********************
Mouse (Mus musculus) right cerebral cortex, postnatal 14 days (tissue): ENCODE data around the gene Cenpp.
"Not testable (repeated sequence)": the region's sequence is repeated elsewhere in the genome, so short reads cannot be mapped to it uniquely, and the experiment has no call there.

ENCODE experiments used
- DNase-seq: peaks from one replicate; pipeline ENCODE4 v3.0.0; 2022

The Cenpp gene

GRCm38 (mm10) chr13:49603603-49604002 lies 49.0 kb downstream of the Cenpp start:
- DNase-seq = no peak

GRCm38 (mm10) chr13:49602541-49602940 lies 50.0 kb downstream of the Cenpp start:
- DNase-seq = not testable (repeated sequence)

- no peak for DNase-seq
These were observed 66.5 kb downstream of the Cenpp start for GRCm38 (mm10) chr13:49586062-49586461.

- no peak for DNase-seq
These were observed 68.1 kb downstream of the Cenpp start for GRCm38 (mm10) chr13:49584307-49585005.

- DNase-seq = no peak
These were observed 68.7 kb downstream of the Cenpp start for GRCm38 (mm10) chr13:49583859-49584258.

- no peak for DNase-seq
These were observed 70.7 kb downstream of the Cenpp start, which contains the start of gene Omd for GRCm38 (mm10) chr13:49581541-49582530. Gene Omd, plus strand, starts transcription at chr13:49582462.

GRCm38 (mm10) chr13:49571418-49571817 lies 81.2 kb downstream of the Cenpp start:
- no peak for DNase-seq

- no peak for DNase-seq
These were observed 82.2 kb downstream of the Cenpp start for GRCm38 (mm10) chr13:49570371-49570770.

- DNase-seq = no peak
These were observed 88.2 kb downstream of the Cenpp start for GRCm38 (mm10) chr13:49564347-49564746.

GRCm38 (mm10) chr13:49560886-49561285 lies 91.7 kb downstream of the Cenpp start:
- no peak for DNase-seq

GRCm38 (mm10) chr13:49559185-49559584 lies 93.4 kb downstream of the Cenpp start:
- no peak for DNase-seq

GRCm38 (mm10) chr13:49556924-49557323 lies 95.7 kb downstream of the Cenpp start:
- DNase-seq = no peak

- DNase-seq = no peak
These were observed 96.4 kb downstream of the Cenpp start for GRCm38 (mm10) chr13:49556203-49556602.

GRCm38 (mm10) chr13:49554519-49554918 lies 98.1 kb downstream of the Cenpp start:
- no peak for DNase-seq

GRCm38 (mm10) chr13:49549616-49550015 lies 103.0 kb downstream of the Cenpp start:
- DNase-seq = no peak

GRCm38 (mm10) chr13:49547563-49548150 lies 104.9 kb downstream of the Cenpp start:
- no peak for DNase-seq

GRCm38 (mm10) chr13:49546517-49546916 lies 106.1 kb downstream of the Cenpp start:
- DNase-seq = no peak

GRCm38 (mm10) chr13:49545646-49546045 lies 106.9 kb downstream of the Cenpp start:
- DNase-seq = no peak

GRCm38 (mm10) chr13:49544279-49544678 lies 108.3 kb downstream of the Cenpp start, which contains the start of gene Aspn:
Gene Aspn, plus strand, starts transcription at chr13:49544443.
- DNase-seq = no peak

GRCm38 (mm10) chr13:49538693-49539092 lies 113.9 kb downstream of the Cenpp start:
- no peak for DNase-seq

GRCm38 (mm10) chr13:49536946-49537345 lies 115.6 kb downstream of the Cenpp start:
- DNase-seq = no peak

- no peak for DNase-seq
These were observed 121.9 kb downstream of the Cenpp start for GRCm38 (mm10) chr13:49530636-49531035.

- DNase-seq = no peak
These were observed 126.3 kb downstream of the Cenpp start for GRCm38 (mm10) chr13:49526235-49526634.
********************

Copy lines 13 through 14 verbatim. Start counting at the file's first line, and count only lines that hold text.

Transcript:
These were observed 68.1 kb downstream of the Cenpp start for GRCm38 (mm10) chr13:49584307-49585005.

- DNase-seq = no peak